Sometimes when you are researching for a project, you’ll come across web resources that you would like to save. Now, you can bookmark it, or use a bookmarking service, but there is still a chance that when you go back to the site it may be gone (and archive.org) may not have a copy. To make sure that doesn’t happen, use the Save Page As… feature in your browser.
The above screenshot is from Google Chrome, but most browsers support this feature. What it does is creates a .html file in the location you choose, named after the title of the page. Along with the .html file, the browser will create a folder and put the assets of the webpage (mostly graphics and pictures) in that folder. When finished, you have a mostly complete copy of the web page. Why do I say mostly? Because if the page was highly interactive, or pulled resources from other sites, the browser may not have grabbed everything. From my experience, it does a pretty good job of it.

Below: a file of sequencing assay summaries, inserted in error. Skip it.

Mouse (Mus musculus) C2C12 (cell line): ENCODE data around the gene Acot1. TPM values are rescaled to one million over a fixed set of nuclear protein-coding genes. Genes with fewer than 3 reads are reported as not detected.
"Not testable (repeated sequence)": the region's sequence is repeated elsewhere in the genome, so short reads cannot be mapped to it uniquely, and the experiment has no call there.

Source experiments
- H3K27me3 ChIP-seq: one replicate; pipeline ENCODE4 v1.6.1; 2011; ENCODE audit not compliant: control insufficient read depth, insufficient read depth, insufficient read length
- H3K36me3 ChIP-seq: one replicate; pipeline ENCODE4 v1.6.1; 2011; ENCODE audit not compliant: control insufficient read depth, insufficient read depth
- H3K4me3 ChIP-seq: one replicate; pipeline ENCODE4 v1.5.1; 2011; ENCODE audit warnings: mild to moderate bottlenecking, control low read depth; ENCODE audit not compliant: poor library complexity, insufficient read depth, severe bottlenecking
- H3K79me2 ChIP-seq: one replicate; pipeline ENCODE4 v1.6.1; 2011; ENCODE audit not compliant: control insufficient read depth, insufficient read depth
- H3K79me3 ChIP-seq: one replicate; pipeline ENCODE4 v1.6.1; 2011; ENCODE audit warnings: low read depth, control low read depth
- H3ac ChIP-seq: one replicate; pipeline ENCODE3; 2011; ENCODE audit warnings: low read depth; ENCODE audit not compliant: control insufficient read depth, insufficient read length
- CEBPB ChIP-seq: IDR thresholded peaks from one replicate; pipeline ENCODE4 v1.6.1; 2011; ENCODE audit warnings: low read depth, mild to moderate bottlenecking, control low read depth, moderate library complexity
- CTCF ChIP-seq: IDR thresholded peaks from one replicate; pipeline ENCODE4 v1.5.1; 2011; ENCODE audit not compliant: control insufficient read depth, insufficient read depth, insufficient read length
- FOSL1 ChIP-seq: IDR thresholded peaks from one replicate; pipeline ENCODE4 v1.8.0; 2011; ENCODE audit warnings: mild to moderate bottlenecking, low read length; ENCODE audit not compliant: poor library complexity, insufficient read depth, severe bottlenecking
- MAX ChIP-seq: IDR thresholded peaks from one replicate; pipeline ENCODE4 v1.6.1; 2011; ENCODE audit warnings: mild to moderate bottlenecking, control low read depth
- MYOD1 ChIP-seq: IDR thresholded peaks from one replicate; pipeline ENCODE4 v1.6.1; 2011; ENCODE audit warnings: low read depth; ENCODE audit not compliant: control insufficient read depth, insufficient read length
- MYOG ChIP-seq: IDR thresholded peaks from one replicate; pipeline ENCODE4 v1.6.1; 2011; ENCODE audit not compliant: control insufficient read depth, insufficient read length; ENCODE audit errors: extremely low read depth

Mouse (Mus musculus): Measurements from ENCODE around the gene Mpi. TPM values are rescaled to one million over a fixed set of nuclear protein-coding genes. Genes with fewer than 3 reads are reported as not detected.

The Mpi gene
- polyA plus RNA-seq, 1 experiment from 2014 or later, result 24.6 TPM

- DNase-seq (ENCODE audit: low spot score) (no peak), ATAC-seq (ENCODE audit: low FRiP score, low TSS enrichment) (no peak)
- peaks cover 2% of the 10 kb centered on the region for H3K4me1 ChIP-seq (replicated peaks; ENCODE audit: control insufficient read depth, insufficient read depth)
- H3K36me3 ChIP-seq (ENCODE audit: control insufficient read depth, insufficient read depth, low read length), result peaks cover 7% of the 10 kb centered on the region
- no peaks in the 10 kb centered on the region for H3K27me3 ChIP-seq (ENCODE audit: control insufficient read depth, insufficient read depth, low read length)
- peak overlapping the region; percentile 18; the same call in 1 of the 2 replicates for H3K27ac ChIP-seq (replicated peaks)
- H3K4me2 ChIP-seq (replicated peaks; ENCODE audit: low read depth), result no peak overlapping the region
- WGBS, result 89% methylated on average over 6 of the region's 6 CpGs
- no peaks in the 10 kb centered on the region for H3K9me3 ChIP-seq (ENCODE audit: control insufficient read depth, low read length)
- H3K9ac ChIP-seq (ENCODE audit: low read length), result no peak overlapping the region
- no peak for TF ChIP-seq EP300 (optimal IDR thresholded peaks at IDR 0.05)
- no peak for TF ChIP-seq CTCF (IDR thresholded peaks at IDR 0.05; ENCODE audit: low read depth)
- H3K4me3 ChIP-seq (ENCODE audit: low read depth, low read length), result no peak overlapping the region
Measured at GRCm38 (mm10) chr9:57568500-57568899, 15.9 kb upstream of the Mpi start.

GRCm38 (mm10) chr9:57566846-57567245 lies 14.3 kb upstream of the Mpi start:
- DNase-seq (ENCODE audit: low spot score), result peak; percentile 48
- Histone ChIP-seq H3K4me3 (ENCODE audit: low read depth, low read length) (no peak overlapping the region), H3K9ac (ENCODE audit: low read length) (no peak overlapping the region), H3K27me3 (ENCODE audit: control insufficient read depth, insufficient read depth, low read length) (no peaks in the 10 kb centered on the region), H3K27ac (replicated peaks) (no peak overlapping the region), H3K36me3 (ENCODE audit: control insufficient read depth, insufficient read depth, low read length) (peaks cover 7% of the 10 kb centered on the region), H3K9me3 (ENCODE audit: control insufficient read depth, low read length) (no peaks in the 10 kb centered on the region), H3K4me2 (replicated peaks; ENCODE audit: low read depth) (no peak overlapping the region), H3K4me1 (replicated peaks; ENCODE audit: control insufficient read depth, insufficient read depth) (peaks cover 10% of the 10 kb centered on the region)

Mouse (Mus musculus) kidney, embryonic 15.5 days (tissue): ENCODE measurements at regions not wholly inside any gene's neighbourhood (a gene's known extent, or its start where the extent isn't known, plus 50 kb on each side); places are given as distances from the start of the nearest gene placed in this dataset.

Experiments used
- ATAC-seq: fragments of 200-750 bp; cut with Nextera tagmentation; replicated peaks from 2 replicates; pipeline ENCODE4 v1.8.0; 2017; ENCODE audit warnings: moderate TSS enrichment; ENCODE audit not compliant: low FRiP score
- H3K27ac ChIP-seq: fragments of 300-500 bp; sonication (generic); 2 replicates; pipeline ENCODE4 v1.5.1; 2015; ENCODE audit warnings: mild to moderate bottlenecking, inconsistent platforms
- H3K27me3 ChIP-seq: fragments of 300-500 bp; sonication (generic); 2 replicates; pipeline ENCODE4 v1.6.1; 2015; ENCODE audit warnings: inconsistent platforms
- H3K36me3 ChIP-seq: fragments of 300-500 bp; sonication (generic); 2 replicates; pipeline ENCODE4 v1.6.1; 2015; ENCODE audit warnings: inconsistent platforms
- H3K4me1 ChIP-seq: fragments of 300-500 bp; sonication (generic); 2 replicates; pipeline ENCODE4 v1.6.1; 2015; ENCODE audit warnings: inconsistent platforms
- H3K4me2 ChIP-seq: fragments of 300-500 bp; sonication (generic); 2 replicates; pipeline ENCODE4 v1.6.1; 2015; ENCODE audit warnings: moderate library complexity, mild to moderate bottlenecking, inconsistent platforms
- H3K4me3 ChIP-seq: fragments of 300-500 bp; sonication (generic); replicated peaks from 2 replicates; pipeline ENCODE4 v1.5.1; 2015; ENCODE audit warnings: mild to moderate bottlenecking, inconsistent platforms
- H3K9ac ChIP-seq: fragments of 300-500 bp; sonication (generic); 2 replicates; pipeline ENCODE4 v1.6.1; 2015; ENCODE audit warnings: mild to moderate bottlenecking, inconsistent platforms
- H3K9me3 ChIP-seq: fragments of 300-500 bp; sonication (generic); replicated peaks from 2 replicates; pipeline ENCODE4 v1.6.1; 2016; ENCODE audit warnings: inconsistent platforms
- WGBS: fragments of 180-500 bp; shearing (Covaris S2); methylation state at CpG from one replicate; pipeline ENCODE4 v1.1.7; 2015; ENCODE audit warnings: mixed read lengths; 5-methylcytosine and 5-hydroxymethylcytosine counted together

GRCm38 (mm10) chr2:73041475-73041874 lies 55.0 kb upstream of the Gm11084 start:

Another advantage to this method is the ability to use your computer’s built-in search to find resources. When you execute a search, it will also go through any web pages that you may have downloaded.
If you are on OS X (or have installed a PDF printer on your computer), you can also use the Print command to print the webpage as a PDF. This encases the entire page in one file. I can’t think of a good reason to use Save Page As… over Print, so use whatever works best for you!